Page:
Containerized Sorters

One of the biggest bottlenecks for users is installing spike sorting software. To alleviate this, we build and maintain containerized versions for most spike sorters.

The containerized approach has several advantages:

  • Installation is much easier.

  • Different spike sorters with conflicting dependencies can be easily run side-by-side.

  • The results of the analysis are more reproducible and not dependant on the operating system

  • MATLAB-based sorters can be run without a MATLAB licence.

The containers can be run in Docker or Singularity, so having Docker or Singularity installed is a prerequisite.

Running sorters in container docker/singularity

Running spike sorting in a docker container container just requires to:

  1. have docker installed

  2. have docker python SDK installed (pip install docker)

or

  1. have singularity installed

  2. have singularity python (pip install spython)

Some sorters are GPU required or optional. To run containerized sorters with GPU capabilities, CUDA and nvidia-container-toolkit needs to be installed. Only NVIDIA GPUs are supported for now.

For Docker users, you can either install Docker Desktop (recommended for Windows and MacOS) or the Docker Engine (recommended for Linux). To enable Docker Desktop to download the containers, you need to create an account on DockerHub (free) and perform the login in Docker Desktop. For Docker Engine, you also need to enable Docker to run without sudo priviledges following this post-install guide

The containers are built with Docker, but Singularity has an internal mechanism to convert docker images. Using Singularity is often prefered due to its simpler approach with regard to root privilege.

The following code creates a test recording and runs a containerized spike sorter (Kilosort 3):

import spikeinterface.extractors as se
import spikeinterface.sorters as ss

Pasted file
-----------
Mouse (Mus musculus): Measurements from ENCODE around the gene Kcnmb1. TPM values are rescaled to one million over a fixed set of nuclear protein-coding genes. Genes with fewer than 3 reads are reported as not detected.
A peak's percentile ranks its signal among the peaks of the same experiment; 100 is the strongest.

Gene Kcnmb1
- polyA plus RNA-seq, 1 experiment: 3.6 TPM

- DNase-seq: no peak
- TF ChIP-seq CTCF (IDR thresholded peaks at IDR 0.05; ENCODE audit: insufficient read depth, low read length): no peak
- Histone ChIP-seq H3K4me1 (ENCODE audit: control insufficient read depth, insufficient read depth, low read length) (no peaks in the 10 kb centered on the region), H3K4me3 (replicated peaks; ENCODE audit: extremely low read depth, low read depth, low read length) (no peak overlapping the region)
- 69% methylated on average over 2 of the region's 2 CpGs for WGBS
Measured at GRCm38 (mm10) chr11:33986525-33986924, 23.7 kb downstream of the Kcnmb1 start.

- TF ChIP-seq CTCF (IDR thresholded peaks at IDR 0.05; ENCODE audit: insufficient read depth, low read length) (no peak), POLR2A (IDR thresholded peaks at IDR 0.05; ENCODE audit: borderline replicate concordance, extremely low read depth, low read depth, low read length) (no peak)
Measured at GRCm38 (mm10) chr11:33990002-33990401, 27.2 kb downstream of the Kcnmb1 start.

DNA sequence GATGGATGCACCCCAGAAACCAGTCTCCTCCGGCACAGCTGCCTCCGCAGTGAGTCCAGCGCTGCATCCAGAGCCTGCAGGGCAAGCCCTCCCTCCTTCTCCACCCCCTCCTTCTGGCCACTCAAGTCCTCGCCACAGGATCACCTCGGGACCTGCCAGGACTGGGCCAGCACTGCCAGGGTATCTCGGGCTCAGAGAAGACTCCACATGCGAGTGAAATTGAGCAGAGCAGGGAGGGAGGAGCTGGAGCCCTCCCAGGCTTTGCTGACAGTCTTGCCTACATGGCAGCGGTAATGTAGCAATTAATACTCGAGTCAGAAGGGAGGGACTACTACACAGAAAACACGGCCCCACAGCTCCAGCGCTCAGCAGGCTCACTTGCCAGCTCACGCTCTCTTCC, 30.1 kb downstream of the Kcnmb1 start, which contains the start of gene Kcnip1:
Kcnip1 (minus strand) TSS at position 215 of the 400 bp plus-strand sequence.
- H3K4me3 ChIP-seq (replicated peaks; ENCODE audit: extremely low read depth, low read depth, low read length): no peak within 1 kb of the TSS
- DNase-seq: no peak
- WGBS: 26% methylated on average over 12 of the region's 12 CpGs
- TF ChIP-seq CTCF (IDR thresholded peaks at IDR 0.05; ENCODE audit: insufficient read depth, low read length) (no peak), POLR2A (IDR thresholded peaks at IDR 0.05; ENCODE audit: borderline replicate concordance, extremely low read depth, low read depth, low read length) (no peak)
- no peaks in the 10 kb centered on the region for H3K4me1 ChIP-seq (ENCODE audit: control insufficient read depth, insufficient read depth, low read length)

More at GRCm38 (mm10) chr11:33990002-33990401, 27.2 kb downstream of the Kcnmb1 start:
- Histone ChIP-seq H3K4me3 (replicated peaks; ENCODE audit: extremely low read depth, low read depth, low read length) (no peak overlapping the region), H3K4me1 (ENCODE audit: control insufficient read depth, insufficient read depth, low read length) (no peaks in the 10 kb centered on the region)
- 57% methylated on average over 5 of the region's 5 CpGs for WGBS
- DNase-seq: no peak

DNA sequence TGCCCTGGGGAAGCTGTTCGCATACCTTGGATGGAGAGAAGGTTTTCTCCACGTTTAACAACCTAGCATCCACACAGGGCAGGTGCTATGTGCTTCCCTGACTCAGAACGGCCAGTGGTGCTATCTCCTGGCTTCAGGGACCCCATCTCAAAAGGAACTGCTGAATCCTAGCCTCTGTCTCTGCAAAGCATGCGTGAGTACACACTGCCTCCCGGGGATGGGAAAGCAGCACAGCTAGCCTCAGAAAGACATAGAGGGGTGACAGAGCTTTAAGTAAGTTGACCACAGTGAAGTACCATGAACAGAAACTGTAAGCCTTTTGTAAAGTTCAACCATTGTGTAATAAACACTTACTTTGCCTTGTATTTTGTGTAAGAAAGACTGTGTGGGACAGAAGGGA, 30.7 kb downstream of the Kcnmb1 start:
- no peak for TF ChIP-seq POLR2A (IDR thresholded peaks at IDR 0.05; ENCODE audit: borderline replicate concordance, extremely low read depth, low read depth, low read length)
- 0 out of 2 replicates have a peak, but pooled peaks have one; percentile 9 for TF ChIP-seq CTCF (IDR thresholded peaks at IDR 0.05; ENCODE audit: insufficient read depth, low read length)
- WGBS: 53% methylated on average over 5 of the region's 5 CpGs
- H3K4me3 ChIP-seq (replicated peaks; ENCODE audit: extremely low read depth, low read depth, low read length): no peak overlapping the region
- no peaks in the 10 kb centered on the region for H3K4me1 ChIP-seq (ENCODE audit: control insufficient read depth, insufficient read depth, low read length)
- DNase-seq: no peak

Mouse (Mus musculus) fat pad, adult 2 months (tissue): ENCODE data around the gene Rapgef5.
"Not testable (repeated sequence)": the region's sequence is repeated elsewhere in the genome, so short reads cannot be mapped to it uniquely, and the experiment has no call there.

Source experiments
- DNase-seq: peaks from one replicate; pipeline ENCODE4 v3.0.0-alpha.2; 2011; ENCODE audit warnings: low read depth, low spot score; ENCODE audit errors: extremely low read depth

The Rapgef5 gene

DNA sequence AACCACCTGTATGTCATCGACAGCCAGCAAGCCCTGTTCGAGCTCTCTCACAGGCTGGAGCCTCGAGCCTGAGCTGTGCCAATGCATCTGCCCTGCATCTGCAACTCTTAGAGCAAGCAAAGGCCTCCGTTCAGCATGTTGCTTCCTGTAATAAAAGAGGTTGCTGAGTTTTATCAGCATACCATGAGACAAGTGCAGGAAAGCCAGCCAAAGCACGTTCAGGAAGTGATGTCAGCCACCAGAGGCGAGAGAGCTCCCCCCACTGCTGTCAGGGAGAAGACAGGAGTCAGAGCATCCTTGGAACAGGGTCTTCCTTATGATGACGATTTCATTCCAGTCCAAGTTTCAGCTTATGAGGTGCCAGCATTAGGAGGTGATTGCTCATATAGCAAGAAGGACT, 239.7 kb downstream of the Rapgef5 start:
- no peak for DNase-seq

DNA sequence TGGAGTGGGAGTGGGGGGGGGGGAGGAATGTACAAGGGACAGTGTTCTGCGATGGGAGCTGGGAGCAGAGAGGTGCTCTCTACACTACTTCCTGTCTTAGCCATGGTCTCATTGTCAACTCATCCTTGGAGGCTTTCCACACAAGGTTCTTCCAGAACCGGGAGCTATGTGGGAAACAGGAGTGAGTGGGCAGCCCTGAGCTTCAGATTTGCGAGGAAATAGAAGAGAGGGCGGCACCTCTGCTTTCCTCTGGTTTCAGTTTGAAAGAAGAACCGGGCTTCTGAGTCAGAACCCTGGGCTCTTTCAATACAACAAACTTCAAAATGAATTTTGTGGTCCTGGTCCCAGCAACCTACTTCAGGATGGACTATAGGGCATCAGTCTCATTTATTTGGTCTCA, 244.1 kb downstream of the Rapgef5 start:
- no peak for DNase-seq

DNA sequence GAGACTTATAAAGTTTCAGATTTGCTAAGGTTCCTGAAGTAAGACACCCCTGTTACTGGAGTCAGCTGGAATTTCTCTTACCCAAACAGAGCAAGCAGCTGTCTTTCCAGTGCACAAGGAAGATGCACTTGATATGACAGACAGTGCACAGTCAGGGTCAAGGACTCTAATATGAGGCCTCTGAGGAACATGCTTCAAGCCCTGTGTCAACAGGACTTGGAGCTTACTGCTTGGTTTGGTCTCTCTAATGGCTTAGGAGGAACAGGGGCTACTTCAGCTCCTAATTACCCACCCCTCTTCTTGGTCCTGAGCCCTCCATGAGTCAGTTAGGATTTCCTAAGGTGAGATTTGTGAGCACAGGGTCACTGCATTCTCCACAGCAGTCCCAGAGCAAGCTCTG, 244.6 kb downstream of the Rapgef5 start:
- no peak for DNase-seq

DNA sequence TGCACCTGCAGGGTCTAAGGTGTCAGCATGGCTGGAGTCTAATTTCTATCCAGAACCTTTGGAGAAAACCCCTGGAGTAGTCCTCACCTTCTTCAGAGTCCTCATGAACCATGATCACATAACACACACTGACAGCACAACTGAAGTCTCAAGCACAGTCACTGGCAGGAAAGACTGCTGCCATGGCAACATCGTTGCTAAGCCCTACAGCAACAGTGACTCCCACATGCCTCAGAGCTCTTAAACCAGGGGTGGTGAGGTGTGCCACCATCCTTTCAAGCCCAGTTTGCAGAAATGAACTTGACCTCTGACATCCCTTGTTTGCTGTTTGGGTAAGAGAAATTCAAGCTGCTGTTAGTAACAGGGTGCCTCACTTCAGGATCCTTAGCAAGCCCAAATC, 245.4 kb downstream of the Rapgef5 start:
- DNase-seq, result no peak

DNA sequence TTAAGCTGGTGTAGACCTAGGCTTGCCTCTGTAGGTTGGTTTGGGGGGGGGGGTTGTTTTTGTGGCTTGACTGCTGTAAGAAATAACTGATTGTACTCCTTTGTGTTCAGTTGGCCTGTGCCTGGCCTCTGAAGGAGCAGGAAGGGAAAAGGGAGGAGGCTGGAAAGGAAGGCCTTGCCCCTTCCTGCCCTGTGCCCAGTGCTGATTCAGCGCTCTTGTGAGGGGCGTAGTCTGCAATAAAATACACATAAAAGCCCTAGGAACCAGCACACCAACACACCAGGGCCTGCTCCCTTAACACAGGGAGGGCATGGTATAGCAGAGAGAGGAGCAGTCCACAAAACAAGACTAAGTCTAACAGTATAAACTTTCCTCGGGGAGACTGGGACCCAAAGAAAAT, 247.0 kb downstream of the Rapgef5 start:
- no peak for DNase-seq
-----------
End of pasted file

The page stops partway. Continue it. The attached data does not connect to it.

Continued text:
test_recording, _ = se.toy_example(
    duration=30,
    seed=0,
    num_channels=64,
    num_segments=1
)
test_recording = test_recording.save(folder="test-docker-folder")

sorting = ss.run_kilosort3(
    recording=test_recording,
    output_folder="kilosort3",
    singularity_image=True)

print(sorting)

This will automatically check if the latest compiled kilosort3 docker image is present on your workstation and if it is not the proper image will be downloaded from SpikeInterface’s Docker Hub repository. The sorter will then run and output the results in the designated folder.

To run in Docker instead of Singularity, use docker_image=True.

sorting = ss.run_kilosort3(recording=test_recording, output_folder="kilosort3", docker_image=True)

To use a specific image, set either docker_image or singularity_image to a string, e.g. singularity_image="spikeinterface/kilosort3-compiled-base:0.1.0".

sorting = ss.run_kilosort3(
    recording=test_recording,
    output_folder="kilosort3",
    singularity_image="spikeinterface/kilosort3-compiled-base:0.1.0")

NOTE: the toy_example() returns in-memory objects, which are not bound to a file on disk. In order to run spike sorting in a container, the recording object MUST be persistent on disk, so that the container can reload it. The save() function makes the recording persistent on disk, by saving the in-memory test_recording object to a binary file in the test-docker-folder folder.

Contributing

The containerization of spike sorters is managed on a separate GitHub repo, spikeinterface-dockerfiles. If you find an error with a current container or would like to request a new spike sorter, please submit an Issue to this repo.